Tim Lankester
Pages 131-153
DOI: 10.5840/cultura20052211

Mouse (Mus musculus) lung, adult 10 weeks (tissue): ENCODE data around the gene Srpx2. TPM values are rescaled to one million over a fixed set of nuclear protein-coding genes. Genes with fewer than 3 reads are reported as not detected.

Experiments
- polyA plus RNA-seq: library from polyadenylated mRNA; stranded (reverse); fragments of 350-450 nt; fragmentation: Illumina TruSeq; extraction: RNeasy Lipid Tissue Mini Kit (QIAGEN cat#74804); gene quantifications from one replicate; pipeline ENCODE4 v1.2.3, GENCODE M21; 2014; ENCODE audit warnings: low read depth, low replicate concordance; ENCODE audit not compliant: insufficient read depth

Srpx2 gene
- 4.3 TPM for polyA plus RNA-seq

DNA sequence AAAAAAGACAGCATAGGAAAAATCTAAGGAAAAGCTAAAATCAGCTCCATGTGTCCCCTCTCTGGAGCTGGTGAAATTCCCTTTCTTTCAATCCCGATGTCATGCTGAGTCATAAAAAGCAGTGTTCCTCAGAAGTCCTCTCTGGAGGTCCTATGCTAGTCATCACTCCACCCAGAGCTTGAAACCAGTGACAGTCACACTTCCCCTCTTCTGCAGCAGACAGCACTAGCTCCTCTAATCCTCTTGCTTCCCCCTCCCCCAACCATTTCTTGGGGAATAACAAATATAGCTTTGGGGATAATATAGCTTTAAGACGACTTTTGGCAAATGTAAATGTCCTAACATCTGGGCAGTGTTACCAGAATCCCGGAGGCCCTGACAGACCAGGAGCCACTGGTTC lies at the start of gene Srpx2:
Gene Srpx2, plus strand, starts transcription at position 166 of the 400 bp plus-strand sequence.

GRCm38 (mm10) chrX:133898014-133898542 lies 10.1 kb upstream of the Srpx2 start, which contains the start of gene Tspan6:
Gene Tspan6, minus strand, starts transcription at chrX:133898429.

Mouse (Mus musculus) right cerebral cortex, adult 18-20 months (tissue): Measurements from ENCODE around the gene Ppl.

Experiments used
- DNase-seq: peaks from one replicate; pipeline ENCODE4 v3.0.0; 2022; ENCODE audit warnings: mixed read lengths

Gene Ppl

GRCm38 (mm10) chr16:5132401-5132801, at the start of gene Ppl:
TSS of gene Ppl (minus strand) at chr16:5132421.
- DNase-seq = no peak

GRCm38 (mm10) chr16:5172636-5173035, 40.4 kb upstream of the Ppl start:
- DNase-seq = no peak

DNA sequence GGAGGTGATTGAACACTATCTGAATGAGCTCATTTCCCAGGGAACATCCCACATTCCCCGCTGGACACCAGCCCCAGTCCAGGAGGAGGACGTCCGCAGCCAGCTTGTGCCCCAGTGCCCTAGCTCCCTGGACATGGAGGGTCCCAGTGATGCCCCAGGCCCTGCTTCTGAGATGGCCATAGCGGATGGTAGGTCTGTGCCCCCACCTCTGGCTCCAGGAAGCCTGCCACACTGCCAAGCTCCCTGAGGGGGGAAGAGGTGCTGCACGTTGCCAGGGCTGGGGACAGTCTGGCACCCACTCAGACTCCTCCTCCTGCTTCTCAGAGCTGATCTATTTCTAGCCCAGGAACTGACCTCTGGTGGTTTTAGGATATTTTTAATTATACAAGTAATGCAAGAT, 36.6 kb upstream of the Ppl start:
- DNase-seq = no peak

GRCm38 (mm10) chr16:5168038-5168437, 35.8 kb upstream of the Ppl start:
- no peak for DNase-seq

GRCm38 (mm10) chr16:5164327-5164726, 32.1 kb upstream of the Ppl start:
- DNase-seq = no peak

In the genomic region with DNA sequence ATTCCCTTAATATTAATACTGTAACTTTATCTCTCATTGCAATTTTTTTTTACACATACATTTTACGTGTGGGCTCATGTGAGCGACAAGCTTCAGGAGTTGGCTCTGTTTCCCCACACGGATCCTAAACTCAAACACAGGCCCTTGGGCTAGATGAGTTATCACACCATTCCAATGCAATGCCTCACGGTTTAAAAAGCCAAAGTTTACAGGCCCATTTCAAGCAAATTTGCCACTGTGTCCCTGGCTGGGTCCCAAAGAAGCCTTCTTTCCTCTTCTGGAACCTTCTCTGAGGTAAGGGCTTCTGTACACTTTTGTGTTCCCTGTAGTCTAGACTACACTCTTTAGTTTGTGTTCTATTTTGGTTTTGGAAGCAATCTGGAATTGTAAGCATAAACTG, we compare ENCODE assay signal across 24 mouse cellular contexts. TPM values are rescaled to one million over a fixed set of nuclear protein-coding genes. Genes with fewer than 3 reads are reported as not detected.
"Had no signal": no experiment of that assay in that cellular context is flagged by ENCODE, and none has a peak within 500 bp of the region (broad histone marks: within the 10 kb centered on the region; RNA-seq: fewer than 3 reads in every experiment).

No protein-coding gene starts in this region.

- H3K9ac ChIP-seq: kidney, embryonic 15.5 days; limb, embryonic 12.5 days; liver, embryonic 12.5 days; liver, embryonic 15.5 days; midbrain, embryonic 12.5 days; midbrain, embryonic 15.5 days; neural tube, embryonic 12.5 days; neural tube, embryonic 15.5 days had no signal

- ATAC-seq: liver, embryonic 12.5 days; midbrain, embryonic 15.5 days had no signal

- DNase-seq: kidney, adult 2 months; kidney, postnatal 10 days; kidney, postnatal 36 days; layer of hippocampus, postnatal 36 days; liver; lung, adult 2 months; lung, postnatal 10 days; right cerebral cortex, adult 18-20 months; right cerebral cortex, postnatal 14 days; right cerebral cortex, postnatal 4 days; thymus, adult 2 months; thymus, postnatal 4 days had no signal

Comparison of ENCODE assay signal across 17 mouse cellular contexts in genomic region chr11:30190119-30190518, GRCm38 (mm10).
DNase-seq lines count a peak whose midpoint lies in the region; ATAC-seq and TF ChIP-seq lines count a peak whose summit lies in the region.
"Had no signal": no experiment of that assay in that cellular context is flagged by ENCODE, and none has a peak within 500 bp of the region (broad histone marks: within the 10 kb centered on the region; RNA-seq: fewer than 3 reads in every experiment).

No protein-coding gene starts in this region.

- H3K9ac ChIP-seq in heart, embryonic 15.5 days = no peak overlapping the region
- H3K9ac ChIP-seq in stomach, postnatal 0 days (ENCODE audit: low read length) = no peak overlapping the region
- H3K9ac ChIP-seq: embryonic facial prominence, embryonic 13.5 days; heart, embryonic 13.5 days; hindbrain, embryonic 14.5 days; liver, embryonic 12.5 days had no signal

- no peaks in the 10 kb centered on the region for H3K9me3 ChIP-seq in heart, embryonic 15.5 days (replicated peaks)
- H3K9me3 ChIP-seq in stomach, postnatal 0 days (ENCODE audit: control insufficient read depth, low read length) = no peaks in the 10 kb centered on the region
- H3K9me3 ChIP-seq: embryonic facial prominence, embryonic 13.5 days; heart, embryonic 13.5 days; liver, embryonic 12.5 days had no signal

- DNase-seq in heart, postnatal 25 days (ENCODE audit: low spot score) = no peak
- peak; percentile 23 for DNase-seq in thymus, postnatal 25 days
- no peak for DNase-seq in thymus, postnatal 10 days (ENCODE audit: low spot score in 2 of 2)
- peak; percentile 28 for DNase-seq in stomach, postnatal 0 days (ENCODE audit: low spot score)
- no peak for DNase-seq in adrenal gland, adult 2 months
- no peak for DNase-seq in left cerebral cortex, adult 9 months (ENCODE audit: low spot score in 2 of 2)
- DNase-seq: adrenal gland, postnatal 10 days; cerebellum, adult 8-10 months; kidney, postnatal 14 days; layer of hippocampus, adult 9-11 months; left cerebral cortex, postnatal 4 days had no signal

It is a commonplace that economic and social progress in developing countries since the Second World War has been faster than in any comparable period in history. There have been large improvements in incomes, in literacy, in health and in life expectancy. Hundreds of millions have been taken out of a grinding poverty to which in eatlier eras they would have been consigned. Yet there still remain over one billion people, almost a fifth of the world’s population, in absolute poverty — that is to say, living on less than one US dollar a day (at 1985 international prices adjusted for purchasing power parity) and suffering from undernourishment and much else. The incidence of absolute poverty has certainly fallen; but because of rising population, the total number of poor people has not changed very much.” Global income inequality may or may not have increased. What is certain is that the income gaps in the world economy remain enormous.”

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